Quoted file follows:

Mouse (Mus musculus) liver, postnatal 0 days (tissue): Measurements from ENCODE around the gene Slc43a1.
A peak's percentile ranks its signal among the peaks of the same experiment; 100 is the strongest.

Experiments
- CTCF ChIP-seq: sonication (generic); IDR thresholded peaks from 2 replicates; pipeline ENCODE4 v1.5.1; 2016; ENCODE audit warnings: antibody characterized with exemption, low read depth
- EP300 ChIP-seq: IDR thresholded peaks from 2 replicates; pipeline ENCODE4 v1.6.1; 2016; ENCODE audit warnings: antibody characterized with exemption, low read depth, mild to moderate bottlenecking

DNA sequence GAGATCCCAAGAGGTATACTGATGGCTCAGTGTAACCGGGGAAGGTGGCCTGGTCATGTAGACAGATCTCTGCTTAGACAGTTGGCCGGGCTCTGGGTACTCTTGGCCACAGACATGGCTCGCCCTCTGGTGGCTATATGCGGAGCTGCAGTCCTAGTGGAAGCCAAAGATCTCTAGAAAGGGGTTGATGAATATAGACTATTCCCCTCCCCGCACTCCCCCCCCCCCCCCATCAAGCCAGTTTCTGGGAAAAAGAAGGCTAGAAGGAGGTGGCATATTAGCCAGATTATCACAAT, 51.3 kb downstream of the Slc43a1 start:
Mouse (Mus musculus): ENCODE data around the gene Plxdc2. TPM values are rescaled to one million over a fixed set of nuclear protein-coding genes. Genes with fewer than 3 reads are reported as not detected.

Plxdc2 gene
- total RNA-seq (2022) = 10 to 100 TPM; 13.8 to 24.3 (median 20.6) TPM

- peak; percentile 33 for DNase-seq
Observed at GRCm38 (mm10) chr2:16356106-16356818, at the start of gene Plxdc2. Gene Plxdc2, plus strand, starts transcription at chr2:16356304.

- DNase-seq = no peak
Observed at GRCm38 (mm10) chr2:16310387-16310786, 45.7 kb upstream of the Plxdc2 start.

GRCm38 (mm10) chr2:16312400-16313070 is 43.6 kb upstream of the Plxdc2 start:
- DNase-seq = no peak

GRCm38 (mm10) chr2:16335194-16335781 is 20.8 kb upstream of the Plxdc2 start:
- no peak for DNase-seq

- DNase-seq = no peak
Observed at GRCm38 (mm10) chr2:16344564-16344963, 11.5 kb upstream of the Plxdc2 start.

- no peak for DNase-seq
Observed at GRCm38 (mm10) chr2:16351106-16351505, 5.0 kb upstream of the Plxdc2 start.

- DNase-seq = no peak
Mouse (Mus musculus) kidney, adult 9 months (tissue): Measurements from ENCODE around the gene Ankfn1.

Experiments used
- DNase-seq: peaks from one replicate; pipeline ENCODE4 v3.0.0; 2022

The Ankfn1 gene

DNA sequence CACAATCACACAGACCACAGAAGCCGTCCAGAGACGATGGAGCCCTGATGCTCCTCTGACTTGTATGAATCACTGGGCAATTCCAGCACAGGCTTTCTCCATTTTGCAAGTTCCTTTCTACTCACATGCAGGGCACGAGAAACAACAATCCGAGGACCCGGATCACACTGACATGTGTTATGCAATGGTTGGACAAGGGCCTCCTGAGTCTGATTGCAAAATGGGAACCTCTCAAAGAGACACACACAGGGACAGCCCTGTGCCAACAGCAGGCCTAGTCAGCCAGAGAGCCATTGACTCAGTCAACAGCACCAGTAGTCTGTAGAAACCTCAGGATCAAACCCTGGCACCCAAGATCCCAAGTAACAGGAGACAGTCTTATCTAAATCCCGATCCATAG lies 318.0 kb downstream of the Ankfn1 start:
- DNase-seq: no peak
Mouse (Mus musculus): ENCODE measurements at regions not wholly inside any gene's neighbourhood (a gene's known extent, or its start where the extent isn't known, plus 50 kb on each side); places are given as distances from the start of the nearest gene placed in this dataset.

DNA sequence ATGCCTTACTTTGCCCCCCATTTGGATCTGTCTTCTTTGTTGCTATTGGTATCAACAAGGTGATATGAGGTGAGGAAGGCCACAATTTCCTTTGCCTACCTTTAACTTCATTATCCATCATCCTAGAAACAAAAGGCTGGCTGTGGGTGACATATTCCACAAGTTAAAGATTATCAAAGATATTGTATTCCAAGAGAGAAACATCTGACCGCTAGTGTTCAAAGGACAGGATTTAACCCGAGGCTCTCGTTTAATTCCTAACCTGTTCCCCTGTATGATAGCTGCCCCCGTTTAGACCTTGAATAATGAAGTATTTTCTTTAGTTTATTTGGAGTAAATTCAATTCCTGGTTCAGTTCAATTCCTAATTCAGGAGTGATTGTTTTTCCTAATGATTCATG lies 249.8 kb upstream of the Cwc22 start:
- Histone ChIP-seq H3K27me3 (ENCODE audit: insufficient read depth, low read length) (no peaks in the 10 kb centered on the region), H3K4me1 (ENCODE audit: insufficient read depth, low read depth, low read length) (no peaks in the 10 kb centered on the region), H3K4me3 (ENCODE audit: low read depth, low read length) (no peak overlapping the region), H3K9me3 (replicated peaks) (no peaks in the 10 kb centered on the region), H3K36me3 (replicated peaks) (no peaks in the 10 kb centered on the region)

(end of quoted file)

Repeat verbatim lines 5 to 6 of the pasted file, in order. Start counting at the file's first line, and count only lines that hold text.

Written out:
- EP300 ChIP-seq: IDR thresholded peaks from 2 replicates; pipeline ENCODE4 v1.6.1; 2016; ENCODE audit warnings: antibody characterized with exemption, low read depth, mild to moderate bottlenecking

DNA sequence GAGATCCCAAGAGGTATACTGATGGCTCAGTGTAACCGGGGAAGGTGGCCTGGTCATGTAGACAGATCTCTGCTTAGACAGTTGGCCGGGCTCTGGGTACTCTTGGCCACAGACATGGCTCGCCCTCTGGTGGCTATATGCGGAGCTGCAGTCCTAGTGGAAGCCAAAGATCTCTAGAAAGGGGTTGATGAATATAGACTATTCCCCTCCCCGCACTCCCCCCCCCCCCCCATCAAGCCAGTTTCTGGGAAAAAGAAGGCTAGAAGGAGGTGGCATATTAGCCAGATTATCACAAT, 51.3 kb downstream of the Slc43a1 start: